Estimated reading time: 12 minutes
Keep calm and carry on. This saying got the British people through World War II, and it can get you through the current pandemic or any other disaster that comes your way. The calmer you and the people around you are, the more rational and intelligent the choices you make will be.
When panic sets in, people make crazy decisions. This applies to sudden, shocking moments as well as protracted scenarios. People are trampled by mobs fleeing from a car backfiring, wrongly thinking it’s an active shooter. While, during a pandemic, you can see people coming to blows over toilet paper (seriously, just wash your butt as they do in the Philippines).
When people lose their cool, things get worse. In fact, panic is often a greater danger to the person panicking and the people around them than the disaster itself.
This article is a quick look at the art of staying calm and how trained soldiers and emergency personnel are taught to overcome panic in the face of disaster. We will also talk about how you can keep your cool during a prolonged scenario where you may be stuck indoors for extended periods.
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Contents Of This Article:
- Before and During a Sudden Disaster
- During and After a Protracted Disaster
- Building Panic-Resistant Groups
Why You Should Stay Calm
A famous saying by race car drivers goes: “Slow in the cockpit equals fast on the track.” in the Marine Corps, we would say, “Slow is Smooth, Smooth is fast.”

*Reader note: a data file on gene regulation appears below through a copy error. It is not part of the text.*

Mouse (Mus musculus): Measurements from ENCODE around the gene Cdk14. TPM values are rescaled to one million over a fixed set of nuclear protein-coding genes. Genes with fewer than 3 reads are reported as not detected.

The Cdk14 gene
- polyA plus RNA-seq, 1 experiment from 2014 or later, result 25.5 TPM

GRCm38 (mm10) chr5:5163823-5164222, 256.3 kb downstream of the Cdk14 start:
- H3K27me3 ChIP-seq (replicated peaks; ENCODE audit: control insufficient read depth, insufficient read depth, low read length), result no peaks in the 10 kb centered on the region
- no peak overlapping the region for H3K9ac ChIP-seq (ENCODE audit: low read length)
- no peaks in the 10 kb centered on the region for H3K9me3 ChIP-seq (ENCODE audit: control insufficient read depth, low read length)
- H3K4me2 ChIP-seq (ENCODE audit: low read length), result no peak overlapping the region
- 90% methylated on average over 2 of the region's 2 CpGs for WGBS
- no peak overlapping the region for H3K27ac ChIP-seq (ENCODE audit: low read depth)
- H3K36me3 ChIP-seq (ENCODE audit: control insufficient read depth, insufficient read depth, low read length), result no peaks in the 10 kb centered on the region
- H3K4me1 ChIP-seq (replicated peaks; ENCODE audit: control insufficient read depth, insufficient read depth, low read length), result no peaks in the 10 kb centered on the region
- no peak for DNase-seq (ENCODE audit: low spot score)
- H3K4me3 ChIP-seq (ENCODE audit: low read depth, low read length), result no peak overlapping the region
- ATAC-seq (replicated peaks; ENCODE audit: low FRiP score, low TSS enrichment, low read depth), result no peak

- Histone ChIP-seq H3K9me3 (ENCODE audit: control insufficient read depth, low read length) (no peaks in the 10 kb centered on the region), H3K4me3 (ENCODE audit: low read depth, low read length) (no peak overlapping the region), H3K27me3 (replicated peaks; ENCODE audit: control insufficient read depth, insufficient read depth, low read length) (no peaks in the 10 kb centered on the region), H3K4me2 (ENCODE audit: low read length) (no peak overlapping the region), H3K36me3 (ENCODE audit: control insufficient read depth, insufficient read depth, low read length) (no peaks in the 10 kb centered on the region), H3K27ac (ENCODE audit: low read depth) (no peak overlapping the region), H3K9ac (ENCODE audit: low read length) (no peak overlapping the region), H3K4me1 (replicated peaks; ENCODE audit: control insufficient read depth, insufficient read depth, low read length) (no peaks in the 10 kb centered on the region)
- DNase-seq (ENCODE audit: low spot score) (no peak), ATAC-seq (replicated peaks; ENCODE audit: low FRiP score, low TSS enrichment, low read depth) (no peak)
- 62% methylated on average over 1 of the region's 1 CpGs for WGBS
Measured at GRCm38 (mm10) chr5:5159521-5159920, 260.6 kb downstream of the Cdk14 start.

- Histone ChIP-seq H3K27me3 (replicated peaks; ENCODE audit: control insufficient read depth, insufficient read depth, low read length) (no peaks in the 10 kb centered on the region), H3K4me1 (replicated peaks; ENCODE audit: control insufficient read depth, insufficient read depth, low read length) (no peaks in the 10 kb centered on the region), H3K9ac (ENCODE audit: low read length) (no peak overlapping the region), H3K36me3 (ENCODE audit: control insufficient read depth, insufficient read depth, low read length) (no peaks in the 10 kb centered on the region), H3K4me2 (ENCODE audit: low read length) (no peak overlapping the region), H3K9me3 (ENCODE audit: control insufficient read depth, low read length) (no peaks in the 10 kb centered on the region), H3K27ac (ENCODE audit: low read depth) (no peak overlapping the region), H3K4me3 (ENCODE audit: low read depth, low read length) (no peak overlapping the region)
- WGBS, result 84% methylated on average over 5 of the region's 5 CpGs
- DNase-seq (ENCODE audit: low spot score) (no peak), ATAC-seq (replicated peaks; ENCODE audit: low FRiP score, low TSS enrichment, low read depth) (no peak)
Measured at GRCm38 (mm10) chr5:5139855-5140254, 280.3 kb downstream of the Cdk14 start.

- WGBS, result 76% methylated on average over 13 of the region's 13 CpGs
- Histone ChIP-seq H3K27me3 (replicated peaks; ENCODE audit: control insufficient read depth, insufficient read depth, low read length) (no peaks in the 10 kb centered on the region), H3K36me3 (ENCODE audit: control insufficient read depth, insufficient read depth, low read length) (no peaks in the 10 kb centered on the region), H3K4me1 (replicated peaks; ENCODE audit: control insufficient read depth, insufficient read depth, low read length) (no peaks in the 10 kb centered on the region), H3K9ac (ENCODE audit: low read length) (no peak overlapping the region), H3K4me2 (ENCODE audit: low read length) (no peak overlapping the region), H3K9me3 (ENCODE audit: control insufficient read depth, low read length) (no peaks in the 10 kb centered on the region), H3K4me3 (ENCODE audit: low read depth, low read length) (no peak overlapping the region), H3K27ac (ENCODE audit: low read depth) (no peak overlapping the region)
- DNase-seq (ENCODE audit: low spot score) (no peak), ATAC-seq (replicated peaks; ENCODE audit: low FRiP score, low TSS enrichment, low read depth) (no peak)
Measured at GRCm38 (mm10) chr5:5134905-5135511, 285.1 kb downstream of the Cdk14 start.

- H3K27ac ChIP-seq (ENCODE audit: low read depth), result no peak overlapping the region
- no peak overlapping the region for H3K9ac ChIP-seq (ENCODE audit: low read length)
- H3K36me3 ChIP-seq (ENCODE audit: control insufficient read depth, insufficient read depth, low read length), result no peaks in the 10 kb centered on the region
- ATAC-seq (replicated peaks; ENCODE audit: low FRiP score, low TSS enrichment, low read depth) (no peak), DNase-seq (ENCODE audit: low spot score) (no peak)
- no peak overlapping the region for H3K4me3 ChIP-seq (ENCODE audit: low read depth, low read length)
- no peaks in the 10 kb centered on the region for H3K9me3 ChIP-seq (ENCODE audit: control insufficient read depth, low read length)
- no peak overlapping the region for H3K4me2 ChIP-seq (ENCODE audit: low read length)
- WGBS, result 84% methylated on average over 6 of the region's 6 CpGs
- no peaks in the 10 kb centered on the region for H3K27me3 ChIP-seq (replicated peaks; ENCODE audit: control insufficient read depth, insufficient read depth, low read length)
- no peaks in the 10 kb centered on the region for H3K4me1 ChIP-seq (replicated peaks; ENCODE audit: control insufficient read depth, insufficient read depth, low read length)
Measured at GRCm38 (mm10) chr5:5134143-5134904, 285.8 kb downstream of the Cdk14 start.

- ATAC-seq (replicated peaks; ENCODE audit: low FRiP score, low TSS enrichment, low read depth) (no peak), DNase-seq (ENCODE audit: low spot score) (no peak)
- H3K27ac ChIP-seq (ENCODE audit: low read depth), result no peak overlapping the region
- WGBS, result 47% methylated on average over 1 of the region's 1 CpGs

When dealing with incredibly harrowing moments, controlled and deliberate acts will always beat panicked motions. Police training talks about how a bad guy and a cop have unloaded entire magazines apiece in an elevator, neither hitting one another.
Survival requires you to stay calm and take action appropriately. Doing something correctly, even slowly, will be better than doing it incorrectly.
You need to be able to make rational, thought out decisions.
Rushing through your actions may cause you to do things out of order or do them incorrectly. If your house catches on fire and you panic, you may save your cat and call 911 as you rush through the house—but what about your Aunt who you forgot was staying over?
Fight panic. Your survival, and the survival of others, will depend on it.
We Are Build To Panic